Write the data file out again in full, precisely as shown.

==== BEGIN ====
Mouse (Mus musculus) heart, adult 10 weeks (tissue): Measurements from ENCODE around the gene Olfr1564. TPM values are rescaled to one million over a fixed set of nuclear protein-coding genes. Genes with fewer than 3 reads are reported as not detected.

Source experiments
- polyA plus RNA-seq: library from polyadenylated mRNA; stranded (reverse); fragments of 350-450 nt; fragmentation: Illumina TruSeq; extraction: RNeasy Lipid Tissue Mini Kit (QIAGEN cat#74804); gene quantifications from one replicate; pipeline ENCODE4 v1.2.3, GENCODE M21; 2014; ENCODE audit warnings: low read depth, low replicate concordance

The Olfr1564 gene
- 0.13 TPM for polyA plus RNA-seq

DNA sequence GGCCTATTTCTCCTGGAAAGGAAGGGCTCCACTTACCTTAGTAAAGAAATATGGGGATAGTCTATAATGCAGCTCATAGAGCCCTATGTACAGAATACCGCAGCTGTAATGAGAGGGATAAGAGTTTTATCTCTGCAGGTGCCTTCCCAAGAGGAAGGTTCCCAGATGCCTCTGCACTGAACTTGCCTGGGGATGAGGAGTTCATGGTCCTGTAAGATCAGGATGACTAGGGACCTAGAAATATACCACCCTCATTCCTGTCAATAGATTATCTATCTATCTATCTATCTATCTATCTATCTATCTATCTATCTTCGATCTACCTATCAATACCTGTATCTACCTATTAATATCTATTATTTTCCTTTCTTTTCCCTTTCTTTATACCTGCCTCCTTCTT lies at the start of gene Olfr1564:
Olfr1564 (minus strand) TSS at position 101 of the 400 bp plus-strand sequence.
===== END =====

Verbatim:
Mouse (Mus musculus) heart, adult 10 weeks (tissue): Measurements from ENCODE around the gene Olfr1564. TPM values are rescaled to one million over a fixed set of nuclear protein-coding genes. Genes with fewer than 3 reads are reported as not detected.

Source experiments
- polyA plus RNA-seq: library from polyadenylated mRNA; stranded (reverse); fragments of 350-450 nt; fragmentation: Illumina TruSeq; extraction: RNeasy Lipid Tissue Mini Kit (QIAGEN cat#74804); gene quantifications from one replicate; pipeline ENCODE4 v1.2.3, GENCODE M21; 2014; ENCODE audit warnings: low read depth, low replicate concordance

The Olfr1564 gene
- 0.13 TPM for polyA plus RNA-seq

DNA sequence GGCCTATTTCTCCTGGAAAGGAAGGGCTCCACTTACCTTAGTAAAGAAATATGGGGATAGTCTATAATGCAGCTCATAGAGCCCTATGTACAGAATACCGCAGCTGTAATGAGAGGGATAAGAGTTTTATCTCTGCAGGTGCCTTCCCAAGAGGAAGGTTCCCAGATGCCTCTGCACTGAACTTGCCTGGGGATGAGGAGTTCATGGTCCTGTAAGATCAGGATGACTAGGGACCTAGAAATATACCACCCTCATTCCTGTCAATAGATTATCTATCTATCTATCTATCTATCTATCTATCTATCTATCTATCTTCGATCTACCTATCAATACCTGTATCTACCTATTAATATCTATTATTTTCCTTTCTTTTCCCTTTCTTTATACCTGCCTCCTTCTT lies at the start of gene Olfr1564:
Olfr1564 (minus strand) TSS at position 101 of the 400 bp plus-strand sequence.